Once you do decide, as the document owner, your commitment level will influence others who are also working with the document to comply with the required procedures – or not. At the end of the day, you need to remain committed even when it seems like no one else cares. Most of this falls to you because while SMEs may feed the machine, you are its motor. Trust me and accept that. No matter how many rules you set, your SMEs may still ignore your “fancy” spreadsheets and collaboration tools and put all their feedback and screenshots in an email. It’s up to you to make sure that information gets into right place.

Consistency

Committed? Good. Now, you need to develop and/or implement a process. I’ll soon write a post describing the many best practices you can use, but a simple Google search will unearth the five or so most popular strategies. Spoiler alert: you’ve tried most of them. Again, if the process is not applied consistently, you will not reap the benefits.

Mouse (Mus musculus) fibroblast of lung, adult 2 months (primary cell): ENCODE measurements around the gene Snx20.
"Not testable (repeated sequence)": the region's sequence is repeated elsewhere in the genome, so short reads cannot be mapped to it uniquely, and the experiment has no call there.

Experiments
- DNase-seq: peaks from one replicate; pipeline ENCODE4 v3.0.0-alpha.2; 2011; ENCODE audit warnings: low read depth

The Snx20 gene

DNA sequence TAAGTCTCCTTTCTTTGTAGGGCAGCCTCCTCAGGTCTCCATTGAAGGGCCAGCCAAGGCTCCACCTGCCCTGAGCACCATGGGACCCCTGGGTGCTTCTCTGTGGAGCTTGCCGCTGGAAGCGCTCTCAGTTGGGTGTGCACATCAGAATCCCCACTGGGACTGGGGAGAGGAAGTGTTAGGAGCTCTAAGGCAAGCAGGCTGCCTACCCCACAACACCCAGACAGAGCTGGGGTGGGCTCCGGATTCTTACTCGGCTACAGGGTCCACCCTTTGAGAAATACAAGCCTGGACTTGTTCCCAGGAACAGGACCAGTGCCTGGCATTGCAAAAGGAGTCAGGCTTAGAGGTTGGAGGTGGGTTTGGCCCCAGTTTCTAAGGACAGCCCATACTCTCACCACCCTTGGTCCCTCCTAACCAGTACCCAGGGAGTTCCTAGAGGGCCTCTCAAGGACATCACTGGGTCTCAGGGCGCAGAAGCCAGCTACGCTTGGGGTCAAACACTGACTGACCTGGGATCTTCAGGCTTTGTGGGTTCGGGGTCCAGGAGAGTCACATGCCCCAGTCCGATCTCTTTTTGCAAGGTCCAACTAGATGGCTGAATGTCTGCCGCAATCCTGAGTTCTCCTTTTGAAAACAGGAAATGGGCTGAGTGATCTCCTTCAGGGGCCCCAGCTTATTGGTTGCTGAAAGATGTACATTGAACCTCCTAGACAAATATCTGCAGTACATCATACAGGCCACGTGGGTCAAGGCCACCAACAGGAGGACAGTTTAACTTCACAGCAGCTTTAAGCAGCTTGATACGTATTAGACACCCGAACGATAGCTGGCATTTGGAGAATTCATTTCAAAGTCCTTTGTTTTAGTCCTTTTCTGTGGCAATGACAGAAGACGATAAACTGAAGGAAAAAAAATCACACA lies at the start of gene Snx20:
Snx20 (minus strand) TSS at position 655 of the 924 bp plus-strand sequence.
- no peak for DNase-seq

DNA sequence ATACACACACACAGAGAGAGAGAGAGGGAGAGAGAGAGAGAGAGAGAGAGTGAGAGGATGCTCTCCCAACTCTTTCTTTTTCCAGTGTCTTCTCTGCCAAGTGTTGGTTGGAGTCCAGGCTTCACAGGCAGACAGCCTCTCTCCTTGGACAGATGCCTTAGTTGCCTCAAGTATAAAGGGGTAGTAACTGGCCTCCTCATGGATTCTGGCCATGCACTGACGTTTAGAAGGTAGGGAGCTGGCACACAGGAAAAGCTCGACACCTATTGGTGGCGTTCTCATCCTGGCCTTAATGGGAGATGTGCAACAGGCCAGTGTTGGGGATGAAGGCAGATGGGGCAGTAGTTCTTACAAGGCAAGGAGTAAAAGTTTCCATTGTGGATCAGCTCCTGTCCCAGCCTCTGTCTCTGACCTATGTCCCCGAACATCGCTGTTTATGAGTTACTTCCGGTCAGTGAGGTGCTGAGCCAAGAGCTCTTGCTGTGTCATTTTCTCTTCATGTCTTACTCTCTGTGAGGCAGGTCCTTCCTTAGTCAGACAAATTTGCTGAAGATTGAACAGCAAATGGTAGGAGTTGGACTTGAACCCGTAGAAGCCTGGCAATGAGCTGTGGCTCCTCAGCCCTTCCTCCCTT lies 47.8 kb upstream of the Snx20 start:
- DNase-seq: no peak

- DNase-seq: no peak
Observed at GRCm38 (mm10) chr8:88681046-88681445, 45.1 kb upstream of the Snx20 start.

Your processes should include where documents will live during each stage of their lifecycles, from new to updated to final.  Let’s explore this topic further. There are three factors to consider: storage, location, and naming convention (sorry, no alliteration this time).

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Storage